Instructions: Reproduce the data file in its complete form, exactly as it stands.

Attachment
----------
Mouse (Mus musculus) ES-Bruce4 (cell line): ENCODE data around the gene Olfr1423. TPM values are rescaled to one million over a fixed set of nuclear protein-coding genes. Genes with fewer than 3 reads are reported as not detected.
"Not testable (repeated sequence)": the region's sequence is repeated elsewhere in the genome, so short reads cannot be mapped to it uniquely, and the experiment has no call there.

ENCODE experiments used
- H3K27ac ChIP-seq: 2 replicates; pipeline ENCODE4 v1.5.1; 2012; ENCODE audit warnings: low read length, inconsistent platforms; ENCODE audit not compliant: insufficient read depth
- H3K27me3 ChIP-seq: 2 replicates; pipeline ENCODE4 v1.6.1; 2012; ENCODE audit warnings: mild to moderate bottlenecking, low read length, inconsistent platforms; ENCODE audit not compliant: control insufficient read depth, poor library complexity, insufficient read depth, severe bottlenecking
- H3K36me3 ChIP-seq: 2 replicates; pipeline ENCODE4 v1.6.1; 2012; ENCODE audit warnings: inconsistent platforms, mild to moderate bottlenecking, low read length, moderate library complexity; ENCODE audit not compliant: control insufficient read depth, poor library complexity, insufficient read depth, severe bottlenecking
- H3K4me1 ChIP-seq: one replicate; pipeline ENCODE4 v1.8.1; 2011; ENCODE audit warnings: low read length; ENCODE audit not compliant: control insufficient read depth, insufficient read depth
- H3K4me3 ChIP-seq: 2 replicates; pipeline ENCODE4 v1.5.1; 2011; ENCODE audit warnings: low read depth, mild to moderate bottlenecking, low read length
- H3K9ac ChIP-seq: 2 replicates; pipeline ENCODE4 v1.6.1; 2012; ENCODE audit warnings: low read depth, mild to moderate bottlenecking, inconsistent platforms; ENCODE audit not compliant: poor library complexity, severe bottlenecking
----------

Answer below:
Mouse (Mus musculus) ES-Bruce4 (cell line): ENCODE data around the gene Olfr1423. TPM values are rescaled to one million over a fixed set of nuclear protein-coding genes. Genes with fewer than 3 reads are reported as not detected.
"Not testable (repeated sequence)": the region's sequence is repeated elsewhere in the genome, so short reads cannot be mapped to it uniquely, and the experiment has no call there.

ENCODE experiments used
- H3K27ac ChIP-seq: 2 replicates; pipeline ENCODE4 v1.5.1; 2012; ENCODE audit warnings: low read length, inconsistent platforms; ENCODE audit not compliant: insufficient read depth
- H3K27me3 ChIP-seq: 2 replicates; pipeline ENCODE4 v1.6.1; 2012; ENCODE audit warnings: mild to moderate bottlenecking, low read length, inconsistent platforms; ENCODE audit not compliant: control insufficient read depth, poor library complexity, insufficient read depth, severe bottlenecking
- H3K36me3 ChIP-seq: 2 replicates; pipeline ENCODE4 v1.6.1; 2012; ENCODE audit warnings: inconsistent platforms, mild to moderate bottlenecking, low read length, moderate library complexity; ENCODE audit not compliant: control insufficient read depth, poor library complexity, insufficient read depth, severe bottlenecking
- H3K4me1 ChIP-seq: one replicate; pipeline ENCODE4 v1.8.1; 2011; ENCODE audit warnings: low read length; ENCODE audit not compliant: control insufficient read depth, insufficient read depth
- H3K4me3 ChIP-seq: 2 replicates; pipeline ENCODE4 v1.5.1; 2011; ENCODE audit warnings: low read depth, mild to moderate bottlenecking, low read length
- H3K9ac ChIP-seq: 2 replicates; pipeline ENCODE4 v1.6.1; 2012; ENCODE audit warnings: low read depth, mild to moderate bottlenecking, inconsistent platforms; ENCODE audit not compliant: poor library complexity, severe bottlenecking